Houston ISD plans changes to make contracting more open; trustees to vote Thursday on hiring ethics consultants

cash register

Two recent audits of the ways Houston public schools officials do business will lay the groundwork for sweeping revisions to the Houston Independent School District’s methods of buying goods and services.

For example, HISD trustees and the public will be able to view documents that district officials use when they evaluate and grade contractors who bid on jobs with the district, Melinda Garrett, HISD’s chief financial officer, told the Houston school board during a meeting on Monday. That would underscore the requirement already in the state Public Information Act to make records available promptly.

That’s just one of the approaches to improve HISD governmental transparency that Garrett and her team plan to suggest in a report to the board within a few weeks, she told Texas Watchdog after yesterday’s meeting.

“We are working on our recommendations which we will cover with the superintendent soon,” Garrett said. “We will be addressing all items in the reports.”

Other reforms the chief financial officer mentioned include archiving HISD procurement department documents and standardizing the forms HISD officials use to solicit competitive bids for projects, Garrett said.

Precedent exists for the scale of change district officials currently contemplate. A 2010 audit of the HISD capital facilities program caused board members and administrators to merge departments, hiring a pool of on-call custodians and the re-establishment of a preventive-maintenance program.

The proposals come as district leaders consider whether to put a bond referendum to the voters for new school construction and renovations. Superintendent Terry Grier floated that idea earlier this year.

Null-Lairson PC, a Houston accounting firm, conducted a four-month, $87,500 audit of district procurement practices and issued its report in March. Null-Lairson merged with a Dallas-based accounting and consulting firm, Whitley Penn LLP, earlier this month.

The Council of the Great City Schools, a nonprofit based in Washington, D.C., completed a weeks-long audit in October. It cost $16,000.

Both audits criticized HISD’s lack of transparency.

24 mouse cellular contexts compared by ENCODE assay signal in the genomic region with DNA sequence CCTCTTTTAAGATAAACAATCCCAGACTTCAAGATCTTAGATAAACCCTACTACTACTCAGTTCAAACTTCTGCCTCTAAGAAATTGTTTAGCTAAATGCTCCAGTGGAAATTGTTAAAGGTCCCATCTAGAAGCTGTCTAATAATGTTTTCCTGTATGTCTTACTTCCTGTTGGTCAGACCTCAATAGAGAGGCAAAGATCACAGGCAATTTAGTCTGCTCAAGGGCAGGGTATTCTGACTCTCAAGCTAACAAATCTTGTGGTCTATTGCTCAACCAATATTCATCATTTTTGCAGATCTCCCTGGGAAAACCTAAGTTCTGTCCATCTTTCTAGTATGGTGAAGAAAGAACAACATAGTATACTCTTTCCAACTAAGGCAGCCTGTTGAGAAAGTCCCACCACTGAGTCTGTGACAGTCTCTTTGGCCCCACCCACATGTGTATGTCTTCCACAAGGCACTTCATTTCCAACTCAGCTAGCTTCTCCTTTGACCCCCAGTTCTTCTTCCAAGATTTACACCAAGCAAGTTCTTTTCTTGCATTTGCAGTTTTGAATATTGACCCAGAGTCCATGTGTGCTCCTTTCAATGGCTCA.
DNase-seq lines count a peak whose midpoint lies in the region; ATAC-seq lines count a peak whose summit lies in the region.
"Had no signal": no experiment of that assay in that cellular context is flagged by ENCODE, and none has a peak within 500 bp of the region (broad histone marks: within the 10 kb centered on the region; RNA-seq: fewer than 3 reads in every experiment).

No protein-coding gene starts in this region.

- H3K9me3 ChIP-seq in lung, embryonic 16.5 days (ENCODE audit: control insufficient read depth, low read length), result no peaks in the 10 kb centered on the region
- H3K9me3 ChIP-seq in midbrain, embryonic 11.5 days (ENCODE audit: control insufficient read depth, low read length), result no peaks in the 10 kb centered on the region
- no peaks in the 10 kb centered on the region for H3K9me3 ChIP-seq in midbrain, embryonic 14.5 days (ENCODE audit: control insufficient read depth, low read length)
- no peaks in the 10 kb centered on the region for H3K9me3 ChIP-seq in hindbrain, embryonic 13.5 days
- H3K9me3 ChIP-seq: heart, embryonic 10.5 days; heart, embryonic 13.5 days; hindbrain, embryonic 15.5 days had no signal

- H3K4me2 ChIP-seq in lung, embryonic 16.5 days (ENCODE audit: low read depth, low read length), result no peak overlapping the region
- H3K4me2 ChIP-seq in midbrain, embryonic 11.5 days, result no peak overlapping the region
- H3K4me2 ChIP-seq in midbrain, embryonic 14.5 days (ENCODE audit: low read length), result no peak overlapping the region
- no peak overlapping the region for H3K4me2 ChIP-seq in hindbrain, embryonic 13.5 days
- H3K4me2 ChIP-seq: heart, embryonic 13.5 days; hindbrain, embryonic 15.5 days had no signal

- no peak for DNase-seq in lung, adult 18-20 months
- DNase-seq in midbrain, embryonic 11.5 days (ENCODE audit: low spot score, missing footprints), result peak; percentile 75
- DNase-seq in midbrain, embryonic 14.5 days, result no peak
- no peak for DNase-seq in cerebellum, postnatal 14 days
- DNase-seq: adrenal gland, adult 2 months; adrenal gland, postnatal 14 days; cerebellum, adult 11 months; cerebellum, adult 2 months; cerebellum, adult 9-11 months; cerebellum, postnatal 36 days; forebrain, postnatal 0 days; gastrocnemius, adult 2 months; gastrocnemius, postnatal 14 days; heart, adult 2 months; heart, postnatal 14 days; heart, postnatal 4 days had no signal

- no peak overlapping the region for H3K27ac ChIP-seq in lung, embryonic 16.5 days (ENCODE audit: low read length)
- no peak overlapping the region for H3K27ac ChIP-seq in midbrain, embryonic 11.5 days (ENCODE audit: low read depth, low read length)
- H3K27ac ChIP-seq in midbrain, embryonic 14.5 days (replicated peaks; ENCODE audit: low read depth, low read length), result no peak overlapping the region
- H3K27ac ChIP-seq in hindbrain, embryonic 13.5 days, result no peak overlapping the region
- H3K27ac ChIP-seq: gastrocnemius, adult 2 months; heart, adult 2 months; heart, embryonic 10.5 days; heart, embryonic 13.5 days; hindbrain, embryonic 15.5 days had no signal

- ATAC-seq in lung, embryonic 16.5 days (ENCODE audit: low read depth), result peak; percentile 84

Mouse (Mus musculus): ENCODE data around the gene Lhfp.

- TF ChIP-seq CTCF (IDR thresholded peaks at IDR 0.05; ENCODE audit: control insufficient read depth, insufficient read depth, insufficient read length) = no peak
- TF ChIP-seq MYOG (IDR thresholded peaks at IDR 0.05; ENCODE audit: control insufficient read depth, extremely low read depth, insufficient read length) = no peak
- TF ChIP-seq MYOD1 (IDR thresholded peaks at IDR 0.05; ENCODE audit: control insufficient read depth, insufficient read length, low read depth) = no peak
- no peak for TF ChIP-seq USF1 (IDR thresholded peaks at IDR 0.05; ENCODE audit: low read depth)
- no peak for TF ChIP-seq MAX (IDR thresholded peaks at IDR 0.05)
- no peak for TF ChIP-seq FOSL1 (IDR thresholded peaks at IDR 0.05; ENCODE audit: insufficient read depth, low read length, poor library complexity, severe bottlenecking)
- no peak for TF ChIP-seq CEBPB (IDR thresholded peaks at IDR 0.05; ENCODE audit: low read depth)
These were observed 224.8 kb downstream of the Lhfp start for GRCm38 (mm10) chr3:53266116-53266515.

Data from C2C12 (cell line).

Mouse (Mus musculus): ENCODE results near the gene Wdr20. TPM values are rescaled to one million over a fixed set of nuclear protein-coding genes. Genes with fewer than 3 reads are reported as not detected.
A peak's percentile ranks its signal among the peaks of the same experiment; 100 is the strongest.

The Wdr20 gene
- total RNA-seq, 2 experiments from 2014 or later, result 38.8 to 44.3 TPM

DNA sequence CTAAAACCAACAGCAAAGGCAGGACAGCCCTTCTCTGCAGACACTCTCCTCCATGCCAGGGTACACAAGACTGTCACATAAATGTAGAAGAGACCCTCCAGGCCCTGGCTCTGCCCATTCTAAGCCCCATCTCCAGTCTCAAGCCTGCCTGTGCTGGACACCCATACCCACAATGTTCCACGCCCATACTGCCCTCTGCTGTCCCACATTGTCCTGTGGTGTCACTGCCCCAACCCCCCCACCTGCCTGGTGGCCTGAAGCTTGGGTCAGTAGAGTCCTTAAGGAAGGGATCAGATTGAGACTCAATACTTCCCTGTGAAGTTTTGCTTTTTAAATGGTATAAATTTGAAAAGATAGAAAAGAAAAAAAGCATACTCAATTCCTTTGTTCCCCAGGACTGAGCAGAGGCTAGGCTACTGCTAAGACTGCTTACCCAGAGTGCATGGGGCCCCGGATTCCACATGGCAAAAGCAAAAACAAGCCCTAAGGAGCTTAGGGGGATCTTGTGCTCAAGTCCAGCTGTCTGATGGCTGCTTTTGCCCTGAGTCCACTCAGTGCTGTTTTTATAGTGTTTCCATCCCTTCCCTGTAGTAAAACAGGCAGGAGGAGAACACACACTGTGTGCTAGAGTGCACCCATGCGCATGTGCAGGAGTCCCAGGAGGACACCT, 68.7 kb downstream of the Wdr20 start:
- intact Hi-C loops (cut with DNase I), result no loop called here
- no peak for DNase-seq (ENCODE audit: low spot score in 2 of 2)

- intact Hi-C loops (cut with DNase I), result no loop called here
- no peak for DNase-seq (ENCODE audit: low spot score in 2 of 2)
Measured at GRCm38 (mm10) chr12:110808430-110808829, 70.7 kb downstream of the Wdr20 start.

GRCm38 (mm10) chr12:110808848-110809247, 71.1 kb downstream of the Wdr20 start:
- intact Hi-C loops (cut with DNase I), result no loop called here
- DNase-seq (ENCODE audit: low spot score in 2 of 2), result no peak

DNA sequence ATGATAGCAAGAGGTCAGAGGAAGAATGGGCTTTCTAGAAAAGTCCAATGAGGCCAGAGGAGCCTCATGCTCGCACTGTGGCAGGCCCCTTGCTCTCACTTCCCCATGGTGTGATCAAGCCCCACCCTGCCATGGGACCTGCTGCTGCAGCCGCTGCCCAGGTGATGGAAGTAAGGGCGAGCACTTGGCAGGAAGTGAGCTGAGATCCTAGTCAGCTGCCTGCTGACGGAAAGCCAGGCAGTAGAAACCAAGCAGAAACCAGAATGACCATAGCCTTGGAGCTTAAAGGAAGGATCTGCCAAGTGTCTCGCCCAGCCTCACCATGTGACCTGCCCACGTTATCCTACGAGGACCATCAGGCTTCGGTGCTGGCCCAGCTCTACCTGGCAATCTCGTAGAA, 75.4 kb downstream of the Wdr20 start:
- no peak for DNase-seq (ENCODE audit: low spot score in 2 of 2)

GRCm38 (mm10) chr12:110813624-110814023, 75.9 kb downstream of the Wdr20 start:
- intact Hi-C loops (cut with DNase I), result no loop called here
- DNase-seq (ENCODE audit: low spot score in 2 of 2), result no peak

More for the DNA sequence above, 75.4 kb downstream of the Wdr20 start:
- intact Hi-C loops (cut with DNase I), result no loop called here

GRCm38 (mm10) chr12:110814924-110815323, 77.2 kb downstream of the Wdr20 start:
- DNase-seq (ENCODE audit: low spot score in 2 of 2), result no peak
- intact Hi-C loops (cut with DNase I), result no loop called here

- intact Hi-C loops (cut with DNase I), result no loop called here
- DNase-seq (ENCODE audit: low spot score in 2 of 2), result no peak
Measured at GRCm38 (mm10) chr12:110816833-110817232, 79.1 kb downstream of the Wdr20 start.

Null-Lairson auditors said questions arose in how district officials disseminated information about bids for work with the district among the public, board members and its own staff. They also found that “defined procedures” didn’t exist that outlined when and how board members and vendors may contact one another.

Particularly disturbing was Null-Lairson’s finding that documents went missing during its audit of HISD. Trustee Juliet Stipeche immediately called for an investigation. She told Texas Watchdog in March that a document’s chain of custody is critical to ensuring no one is tampering with public information.

HISD Inspector General Robert Moore said last month that the investigation was complete and a report would be completed by the end of April. But Stipeche said she has yet to receive the report.

The council’s review stated that HISD business practices “lead to a perception of manipulation of and distrust in the procurement process.”

Board Vice President Anna Eastman called for an independent audit in August.

Both reviews came after Texas Watchdog reported on seven cases where HISD trustees were accused of unethical or improper behavior.

District trustees are scheduled to vote Thursday night on whether to pay up to $35,000 to consultants to rewrite procurement and ethics policies.

Those consultants are from Whitley Penn and two other companies that assisted Null-Lairson with its audit – the Florida-based MGT of America and Houston certified public accountant Susanne Mariga.

HISD officials told Eastman yesterday that consultants would take between 45 and 60 days researching best practices at school districts around the country before rewriting existing policies.

Stipeche, who also is a member of the board audit committee, said yesterday that the committee recommends the board approve the hiring of the three firms.

Contact Mike Cronin at mike@texaswatchdog.org or 713-228-2850. Follow him on Twitter at @michaelccronin or @texaswatchdog.

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Photo of cash register by flickr user jm3, used via a Creative Commons license.

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